By Jeffrey L. Boney, Special to The Seattle Medium from The Houston Forward Times
When African American slaves heard the unexpected news that they had legally been set free, coming from the lips of General Gordon Granger on June 19, 1865 – or as we now refer to it as Juneteenth – their reactions ranged from pure shock to immediate jubilation.
Many of the “newly-freed” and former African American slaves began to wonder what the relationship between them and their former slave masters would now look like.
One of those freedmen, John Henry “Jack” Yates, who was born a slave, moved his family to Houston. Not only had Yates learned how to read, write and acquire the skills of carpentry, he also ended up leading a major effort to raise money towards the purchase of a piece of land where African Americans could celebrate their newfound freedom from slavery for years to come.
In 1872, Yates and other Freedman’s town residents – Elias Dibble, Richard Allen and Richard Brock – purchased the 10 acres of land at the corner of Dowling Avenue (now Emancipation Avenue) and Elgin, and named it Emancipation Park, in honor of their newly received freedom, and as a place to organize and celebrate Juneteenth with their families for generations to come.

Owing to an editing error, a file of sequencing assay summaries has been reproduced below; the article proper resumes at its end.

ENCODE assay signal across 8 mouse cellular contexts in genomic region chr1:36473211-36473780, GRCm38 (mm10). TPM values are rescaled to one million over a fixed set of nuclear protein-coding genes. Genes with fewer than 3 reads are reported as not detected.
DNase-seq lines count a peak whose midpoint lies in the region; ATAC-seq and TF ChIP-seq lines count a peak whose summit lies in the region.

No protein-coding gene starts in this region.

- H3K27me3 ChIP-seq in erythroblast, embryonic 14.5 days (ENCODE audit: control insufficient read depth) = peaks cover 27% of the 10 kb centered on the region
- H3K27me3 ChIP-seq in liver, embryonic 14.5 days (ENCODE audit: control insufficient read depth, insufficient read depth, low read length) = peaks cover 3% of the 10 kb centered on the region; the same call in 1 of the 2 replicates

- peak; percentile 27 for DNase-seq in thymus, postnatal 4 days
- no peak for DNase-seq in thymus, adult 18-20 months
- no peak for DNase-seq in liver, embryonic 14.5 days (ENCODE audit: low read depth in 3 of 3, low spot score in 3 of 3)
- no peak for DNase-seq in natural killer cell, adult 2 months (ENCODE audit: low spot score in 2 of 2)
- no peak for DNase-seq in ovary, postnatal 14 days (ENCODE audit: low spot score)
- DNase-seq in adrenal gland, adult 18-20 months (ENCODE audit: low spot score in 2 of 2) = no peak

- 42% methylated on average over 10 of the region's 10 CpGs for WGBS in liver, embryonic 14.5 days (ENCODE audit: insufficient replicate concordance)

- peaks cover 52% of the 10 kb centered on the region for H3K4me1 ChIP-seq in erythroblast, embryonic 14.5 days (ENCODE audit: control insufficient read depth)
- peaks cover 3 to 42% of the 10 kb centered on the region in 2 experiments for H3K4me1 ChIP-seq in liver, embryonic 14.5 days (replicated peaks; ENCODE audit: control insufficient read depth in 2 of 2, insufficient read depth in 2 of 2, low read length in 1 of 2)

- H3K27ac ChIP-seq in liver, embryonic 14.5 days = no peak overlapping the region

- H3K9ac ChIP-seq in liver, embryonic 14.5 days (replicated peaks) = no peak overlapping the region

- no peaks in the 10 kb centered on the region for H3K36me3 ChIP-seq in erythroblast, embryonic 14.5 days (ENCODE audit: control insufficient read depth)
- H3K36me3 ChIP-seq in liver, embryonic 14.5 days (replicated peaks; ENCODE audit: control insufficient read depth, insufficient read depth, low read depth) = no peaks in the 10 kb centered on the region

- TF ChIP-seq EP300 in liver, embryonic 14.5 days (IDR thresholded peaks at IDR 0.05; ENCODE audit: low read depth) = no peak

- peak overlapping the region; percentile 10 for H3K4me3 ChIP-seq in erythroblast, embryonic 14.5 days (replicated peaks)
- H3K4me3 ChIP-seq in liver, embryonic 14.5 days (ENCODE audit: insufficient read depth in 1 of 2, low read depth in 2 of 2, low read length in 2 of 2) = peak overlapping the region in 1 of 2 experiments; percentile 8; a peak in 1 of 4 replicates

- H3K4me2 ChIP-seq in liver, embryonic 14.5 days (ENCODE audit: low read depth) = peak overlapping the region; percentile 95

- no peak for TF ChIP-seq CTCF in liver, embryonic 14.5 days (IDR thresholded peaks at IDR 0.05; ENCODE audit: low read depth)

Fast forward 146 years later, and Emancipation Park is recognized as the oldest park site in the City of Houston. The land that Yates and these other former slaves purchased still remains, and while the land has been cultivated and a new facility has been erected, the spirit of those individuals who originally purchased that 10- acre parcel of land in 1872 for only $800 continues to host the celebration of Juneteenth on those hallowed grounds. Emancipation Park is now an 11.7 acre recently renovated “jewel” located in Third Ward – between Houston’s thriving central business district and the world-renowned Texas Medical Center.
Yates, who later went on to become a successful minister, businessman, community leader and educator, became the founding pastor of Antioch Missionary Baptist Church – the first Black Baptist church in Houston in January 1866.
By 1875, Yates had led his Antioch congregation – almost all of whom were former slaves, to erect a brick church building and to become extremely influential in the political, social and cultural life of Black Houston. Yates also became the dynamic leader of early Freedmen’s Town, where he built churches, businesses and a school. Along with his work as a minister, Yates was also a pioneer in education. When the federal government set up the Freedmen’s Bureau schools in churches in Houston, Yates volunteered his church, Antioch, as one of the school sites. Yates also helped to bring the first Baptist college to Texas, Bishop Academy, which was an institution that prepared students for employment in trades, business and ministry.
Yates died in 1897 and is buried in College Park Cemetery in Houston. A high school in Houston’s Third Ward – Jack Yates Senior High School – is named in his honor.